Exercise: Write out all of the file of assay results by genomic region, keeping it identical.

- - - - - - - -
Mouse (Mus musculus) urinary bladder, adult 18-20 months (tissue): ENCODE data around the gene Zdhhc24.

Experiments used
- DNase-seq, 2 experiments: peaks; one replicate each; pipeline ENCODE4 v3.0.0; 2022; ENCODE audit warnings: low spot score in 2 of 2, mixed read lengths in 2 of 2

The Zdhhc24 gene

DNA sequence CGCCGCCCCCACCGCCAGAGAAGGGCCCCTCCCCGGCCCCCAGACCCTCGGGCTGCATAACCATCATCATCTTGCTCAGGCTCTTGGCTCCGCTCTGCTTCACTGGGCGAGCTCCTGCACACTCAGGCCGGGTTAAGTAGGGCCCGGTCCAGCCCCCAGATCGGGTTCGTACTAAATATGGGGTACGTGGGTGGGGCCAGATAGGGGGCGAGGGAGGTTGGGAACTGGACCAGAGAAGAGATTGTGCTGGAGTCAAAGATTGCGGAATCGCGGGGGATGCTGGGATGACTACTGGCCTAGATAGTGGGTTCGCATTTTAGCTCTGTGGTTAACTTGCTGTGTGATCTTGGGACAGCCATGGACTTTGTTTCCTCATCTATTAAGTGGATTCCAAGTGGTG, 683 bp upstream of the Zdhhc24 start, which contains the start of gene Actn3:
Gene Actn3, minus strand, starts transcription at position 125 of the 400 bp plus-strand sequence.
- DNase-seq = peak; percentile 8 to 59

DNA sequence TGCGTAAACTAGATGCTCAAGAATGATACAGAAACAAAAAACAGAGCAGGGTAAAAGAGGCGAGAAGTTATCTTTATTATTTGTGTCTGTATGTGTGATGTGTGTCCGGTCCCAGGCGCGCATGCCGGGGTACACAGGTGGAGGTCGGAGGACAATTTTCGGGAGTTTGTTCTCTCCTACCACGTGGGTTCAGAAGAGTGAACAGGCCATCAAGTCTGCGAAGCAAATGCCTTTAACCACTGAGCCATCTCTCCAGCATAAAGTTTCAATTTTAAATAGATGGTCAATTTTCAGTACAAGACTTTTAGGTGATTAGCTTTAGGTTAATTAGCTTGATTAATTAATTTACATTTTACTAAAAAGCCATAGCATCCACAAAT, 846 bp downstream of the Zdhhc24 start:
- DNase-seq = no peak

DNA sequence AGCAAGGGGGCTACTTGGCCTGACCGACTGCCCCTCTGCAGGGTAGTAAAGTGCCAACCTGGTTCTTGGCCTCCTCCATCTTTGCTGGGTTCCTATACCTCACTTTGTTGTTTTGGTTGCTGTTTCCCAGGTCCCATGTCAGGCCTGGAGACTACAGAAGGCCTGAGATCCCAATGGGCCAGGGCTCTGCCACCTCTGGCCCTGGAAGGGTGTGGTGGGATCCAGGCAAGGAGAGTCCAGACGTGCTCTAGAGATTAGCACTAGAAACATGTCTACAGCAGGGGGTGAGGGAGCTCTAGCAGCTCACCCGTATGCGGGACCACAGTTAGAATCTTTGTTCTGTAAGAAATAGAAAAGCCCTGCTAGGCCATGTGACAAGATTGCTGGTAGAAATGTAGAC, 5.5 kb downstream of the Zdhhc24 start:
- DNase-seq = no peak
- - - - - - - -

Mouse (Mus musculus) urinary bladder, adult 18-20 months (tissue): ENCODE data around the gene Zdhhc24.

Experiments used
- DNase-seq, 2 experiments: peaks; one replicate each; pipeline ENCODE4 v3.0.0; 2022; ENCODE audit warnings: low spot score in 2 of 2, mixed read lengths in 2 of 2

The Zdhhc24 gene

DNA sequence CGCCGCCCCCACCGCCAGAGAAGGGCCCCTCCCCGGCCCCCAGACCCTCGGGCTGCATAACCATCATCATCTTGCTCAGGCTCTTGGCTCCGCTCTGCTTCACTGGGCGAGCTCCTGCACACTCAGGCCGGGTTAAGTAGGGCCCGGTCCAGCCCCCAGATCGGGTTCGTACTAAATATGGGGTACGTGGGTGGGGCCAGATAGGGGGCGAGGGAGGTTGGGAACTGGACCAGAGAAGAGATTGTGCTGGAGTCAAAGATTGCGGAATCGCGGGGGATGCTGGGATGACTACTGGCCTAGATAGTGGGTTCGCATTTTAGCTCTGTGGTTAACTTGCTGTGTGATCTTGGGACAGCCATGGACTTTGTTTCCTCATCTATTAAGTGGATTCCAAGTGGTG, 683 bp upstream of the Zdhhc24 start, which contains the start of gene Actn3:
Gene Actn3, minus strand, starts transcription at position 125 of the 400 bp plus-strand sequence.
- DNase-seq = peak; percentile 8 to 59

DNA sequence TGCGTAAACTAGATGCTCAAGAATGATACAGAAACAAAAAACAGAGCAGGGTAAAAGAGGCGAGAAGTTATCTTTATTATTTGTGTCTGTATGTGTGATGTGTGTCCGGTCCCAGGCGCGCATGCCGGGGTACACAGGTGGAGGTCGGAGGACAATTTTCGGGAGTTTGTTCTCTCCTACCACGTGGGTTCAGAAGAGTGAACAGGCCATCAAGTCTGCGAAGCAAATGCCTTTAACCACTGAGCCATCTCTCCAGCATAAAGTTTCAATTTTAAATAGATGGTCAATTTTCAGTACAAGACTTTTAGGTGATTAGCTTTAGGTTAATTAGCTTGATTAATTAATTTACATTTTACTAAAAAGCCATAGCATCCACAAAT, 846 bp downstream of the Zdhhc24 start:
- DNase-seq = no peak

DNA sequence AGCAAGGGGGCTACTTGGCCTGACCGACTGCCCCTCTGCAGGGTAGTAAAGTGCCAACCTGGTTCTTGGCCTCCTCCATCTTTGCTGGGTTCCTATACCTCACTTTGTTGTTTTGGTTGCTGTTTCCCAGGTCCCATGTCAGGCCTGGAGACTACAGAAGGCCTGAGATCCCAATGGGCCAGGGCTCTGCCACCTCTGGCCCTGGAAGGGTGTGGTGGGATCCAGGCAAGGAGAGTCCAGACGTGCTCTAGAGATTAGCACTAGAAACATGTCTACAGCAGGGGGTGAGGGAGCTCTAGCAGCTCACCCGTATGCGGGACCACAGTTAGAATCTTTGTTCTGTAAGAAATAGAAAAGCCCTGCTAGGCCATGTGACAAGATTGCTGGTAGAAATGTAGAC, 5.5 kb downstream of the Zdhhc24 start:
- DNase-seq = no peak